21 Apr 2009 @ 8:59 PM 

Oh Day 1. You could have been so much more.

What follows is a description of the epic adventure that took me from RDU airport to BOS in 17 hours. Indeed. If I had driven, it would have been faster.

Monday: 4:15 PM. I arrive at the airport. Lovely Wife drops me off, dog in back seat wags her tail. I’m off to the CBC! Woo!

Monday: 4:17 PM. I realize that I do not have my cell phone in my pocket. This is Bad News (TM), since it has all of my contact information for all kinds of people and places in it, plus without it I cannot call Lovely Wife. I frantically borrow people’s cell phones attempting to call Lovely Wife to get her to turn around and bring me my cell phone I get voicemail because Lovely Wife’s phone is on the fritz.

Monday: 4:50 PM. I give up waiting outside the terminal, borrow somebody’s cell phone and leave another message for Lovely Wife asking her to FedEx my cellphone to the conference hotel. I head through security to my gate. My plane is pre-boarding.

Monday: 5:00 PM. I am paged by the airport to “please report to a courtesy phone.” Apparently, Lovely Wife is calling me. I cannot see a courtesy phone. I ask a TSA person: “Where can I find a courtesy phone?” “What airline?” they ask. “No airline. A courtesy phone.” I am paged again. “Did you hear that? That’s me. Where can I get that?” “What airline?” they ask. Someone behind a ticket counter says, “The information desk is near baggage claim.” I go *back* outside of security, talk to Lovely Wife. Yes. Thank you, sweetie. You’re awesome. My plane is taking off. I need to run.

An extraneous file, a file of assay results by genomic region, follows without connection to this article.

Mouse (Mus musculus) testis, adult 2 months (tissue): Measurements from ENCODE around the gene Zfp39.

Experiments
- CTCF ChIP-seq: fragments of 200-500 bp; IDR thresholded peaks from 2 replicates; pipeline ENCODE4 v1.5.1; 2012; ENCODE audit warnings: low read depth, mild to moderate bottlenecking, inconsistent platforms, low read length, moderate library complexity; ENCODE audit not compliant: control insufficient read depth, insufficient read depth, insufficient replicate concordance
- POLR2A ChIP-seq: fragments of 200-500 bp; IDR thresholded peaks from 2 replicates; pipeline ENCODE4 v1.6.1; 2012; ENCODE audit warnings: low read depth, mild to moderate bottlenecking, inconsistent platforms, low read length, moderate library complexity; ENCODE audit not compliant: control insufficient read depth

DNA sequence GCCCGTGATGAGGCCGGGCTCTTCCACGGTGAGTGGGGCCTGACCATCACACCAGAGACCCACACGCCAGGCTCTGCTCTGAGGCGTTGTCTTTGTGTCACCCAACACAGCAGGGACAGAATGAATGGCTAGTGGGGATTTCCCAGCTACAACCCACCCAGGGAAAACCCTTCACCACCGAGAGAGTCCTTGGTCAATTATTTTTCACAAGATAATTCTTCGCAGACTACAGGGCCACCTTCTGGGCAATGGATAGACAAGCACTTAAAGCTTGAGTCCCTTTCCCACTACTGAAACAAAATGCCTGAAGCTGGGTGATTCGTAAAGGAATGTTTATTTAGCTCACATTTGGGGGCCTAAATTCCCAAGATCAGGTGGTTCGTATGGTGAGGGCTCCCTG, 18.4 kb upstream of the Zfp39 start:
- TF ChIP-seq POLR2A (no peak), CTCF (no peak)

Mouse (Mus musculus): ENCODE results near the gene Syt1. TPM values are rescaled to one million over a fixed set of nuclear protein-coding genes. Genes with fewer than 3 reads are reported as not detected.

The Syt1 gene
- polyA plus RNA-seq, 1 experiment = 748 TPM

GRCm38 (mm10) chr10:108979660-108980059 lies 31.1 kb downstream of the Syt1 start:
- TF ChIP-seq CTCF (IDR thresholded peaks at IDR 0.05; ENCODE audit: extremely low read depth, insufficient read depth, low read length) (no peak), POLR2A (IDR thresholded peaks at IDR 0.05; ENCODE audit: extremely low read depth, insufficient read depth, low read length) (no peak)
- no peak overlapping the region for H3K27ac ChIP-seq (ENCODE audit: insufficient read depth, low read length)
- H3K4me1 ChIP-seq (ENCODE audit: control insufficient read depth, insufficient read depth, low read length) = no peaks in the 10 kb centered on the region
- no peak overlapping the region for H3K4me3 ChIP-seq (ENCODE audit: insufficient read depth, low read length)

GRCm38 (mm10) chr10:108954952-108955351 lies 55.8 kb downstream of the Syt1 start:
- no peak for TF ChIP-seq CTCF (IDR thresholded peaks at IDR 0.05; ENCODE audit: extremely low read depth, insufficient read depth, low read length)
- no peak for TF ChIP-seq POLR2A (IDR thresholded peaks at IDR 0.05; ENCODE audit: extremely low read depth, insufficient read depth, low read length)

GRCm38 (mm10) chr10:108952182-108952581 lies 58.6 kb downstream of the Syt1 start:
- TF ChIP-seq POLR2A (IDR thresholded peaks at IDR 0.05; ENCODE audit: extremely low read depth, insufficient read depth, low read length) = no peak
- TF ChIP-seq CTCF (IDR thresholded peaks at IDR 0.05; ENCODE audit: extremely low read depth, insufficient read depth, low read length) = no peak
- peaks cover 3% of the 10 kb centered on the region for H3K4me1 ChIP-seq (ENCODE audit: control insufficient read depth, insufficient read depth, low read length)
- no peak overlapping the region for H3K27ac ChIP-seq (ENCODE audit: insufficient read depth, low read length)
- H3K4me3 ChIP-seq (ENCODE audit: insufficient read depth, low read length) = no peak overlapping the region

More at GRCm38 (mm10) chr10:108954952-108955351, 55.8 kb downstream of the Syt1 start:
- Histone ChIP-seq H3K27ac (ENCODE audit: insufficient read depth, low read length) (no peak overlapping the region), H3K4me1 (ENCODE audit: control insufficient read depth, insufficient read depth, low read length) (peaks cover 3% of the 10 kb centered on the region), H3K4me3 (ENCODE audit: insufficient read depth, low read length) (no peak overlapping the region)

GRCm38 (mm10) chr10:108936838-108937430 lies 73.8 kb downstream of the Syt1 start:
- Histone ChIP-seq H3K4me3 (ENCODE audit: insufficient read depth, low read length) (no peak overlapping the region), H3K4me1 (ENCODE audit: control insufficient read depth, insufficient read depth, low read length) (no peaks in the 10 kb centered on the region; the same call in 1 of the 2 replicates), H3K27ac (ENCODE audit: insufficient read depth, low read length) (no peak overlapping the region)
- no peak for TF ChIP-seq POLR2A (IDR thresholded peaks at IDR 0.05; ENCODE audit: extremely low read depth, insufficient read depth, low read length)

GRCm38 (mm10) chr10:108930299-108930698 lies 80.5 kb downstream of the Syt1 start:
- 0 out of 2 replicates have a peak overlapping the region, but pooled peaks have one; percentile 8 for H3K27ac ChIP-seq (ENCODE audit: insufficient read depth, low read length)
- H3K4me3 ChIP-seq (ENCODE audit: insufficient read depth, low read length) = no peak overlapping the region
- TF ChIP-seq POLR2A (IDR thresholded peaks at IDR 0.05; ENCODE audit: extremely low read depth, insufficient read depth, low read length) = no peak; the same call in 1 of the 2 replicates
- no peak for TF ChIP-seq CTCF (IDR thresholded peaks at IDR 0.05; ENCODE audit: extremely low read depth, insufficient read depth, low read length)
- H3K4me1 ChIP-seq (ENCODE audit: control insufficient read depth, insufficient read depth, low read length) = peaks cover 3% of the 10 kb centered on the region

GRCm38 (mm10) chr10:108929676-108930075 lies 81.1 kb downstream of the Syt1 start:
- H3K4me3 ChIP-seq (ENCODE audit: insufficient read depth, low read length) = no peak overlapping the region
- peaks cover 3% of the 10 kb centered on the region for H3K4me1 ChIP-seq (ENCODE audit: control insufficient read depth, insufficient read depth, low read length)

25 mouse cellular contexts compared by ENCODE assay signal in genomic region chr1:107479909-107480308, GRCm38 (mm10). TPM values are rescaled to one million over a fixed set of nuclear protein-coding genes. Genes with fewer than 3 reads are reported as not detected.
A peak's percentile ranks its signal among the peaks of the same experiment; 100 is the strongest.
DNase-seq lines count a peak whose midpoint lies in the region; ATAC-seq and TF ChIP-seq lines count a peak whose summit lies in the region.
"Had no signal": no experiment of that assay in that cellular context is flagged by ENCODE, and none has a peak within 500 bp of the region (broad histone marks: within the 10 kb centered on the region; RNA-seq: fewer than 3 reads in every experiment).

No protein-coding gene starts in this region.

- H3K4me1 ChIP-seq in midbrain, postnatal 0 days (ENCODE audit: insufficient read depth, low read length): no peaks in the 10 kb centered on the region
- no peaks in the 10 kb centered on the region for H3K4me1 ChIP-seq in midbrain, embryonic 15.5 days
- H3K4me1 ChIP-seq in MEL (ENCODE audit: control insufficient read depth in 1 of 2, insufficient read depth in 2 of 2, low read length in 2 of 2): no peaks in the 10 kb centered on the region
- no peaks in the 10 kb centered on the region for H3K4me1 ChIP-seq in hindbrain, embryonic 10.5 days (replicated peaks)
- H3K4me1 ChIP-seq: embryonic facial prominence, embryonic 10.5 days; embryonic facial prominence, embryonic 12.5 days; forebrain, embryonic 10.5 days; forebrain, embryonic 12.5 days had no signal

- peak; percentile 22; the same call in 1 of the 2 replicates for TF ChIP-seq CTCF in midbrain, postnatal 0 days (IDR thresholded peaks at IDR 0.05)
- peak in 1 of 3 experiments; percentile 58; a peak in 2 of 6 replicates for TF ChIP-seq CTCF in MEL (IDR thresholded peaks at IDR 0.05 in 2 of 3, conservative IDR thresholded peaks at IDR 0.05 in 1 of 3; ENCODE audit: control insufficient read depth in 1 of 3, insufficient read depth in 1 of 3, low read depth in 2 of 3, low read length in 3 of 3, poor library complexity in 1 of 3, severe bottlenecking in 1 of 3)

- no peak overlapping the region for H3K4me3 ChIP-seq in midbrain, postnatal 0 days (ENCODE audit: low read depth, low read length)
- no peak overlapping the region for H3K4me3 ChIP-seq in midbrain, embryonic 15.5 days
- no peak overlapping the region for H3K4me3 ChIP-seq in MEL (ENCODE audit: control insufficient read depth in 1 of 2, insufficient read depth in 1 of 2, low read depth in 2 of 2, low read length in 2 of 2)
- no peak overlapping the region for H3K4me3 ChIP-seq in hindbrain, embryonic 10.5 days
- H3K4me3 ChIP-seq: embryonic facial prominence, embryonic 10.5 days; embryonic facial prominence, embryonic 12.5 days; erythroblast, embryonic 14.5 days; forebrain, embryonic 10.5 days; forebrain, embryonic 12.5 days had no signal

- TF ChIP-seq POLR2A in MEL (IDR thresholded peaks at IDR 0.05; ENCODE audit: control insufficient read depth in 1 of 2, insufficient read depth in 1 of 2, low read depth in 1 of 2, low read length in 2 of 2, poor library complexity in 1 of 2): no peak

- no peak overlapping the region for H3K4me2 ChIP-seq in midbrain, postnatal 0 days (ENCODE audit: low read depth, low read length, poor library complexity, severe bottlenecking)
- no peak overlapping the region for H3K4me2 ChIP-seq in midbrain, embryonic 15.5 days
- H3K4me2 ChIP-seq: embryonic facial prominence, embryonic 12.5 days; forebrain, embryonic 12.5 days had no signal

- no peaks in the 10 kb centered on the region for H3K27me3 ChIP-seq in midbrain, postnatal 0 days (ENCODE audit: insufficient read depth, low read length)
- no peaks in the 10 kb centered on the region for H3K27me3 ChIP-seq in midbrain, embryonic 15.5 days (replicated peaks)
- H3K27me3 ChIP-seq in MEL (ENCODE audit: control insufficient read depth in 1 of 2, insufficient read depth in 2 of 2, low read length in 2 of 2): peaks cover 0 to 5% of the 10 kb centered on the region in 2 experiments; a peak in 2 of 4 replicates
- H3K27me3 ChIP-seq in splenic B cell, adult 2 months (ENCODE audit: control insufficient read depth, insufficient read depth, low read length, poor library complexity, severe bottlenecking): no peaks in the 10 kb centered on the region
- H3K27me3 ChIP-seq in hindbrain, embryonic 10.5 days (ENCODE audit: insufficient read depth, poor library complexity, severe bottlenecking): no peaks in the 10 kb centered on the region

Monday: 5:10 PM. The security line has grown ENORMOUS. I am able to get ushered to the front of the line. The people here are taking forever. I am on my way through security for a 3rd time, now.

Monday: 5:15 PM. I arrive at my gate. It doesn’t look like anything has changed. I wonder: Have they boarded the flight? I stand around and wait for a final boarding call to be sure. The woman behind the counter closes the door. I approach the desk: “Is that the flight to Boston?” “It just closed.” “But you didn’t announce anything.” “Well, they’re closed.” “But I need to be on that flight.” “I’m sorry, I need to worry about the people who are boarding to Washington now.” She leaves.

Monday: 5:17 PM. I am infuriated.

Monday: 5:50 PM. I am back through security at ticketing trying to get on to another flight for Boston. Lovely Wife has come to the airport and brought me my cell phone (See? She IS awesome.) I am booked to fly stand-by on the 7:55 PM flight.

Monday: 6:15 PM. Gordon Biersch. Beer, at least.

Monday: 6:30 PM. The fire alarm goes off at RDU. Nobody so much as moves a muscle. It will continue to go off for the next 3 hours.

Monday: 7:50 PM. The plane has boarded. I am first on the Stand-By list. The SAME WOMAN is at the desk for this flight. She pages the person behind me on the stand-by list 3 times, then gets up and closes the door. I approach the desk: “Did you just close that flight?” “Yes.” “But there was space on the flight, wasn’t there? You were paging the person after me on the list.” She looks at my blankly. “I need to go close the flight” she says, and heads through the gate.

Monday: 8:00 PM. Woman comes back to the desk. “You really need to help me get to Boston” I say. “I”m sorry, sir. I can’t help you with that, right now. I need to get two people off of this flight.” She prints something and runs off.

Monday: 8:10 PM. Two people de-plane and stand around talking on their cell phones: “Well.. you know.. we were just a little tired, and this flight was going to get in so late, we just decided to re-book on a flight tomorrow.”

Monday: 8:15 PM. Woman returns to desk. “I can put you on a flight at 6:00 AM tomorrow.” “You just took two people off of that plane.” “Yes.” “That means there was a seat for me. Two of them.” “Sir, they were business class.” “They were EMPTY.” “You would have had to pay for an upgrade.” “You COULD HAVE ASKED ME!” “Is 6:00 AM okay?” “Fine.”